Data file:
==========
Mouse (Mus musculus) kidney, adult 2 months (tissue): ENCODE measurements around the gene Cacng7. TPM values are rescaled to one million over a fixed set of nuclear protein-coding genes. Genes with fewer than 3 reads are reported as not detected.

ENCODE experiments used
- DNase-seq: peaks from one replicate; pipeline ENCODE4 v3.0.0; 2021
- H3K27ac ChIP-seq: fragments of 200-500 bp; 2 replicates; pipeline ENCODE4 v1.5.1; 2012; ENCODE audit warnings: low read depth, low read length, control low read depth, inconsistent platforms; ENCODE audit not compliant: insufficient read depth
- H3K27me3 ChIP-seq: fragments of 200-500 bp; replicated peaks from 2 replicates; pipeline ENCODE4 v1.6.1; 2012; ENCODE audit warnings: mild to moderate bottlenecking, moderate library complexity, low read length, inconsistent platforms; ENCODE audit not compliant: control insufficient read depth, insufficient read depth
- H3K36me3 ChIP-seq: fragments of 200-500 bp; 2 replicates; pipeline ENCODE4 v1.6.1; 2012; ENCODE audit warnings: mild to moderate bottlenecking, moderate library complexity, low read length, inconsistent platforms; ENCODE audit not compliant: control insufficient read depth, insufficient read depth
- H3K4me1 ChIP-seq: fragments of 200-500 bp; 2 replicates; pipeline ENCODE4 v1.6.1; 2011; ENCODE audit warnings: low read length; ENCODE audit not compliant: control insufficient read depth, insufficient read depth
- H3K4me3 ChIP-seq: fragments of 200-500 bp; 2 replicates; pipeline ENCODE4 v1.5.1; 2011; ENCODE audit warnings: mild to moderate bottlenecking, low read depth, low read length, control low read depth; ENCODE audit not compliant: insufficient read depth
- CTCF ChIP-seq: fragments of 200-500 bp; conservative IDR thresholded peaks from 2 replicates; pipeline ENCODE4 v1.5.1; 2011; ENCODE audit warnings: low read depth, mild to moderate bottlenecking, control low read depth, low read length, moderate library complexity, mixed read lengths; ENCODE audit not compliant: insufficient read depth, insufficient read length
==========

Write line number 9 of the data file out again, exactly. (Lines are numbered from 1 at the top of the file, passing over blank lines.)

- CTCF ChIP-seq: fragments of 200-500 bp; conservative IDR thresholded peaks from 2 replicates; pipeline ENCODE4 v1.5.1; 2011; ENCODE audit warnings: low read depth, mild to moderate bottlenecking, control low read depth, low read length, moderate library complexity, mixed read lengths; ENCODE audit not compliant: insufficient read depth, insufficient read length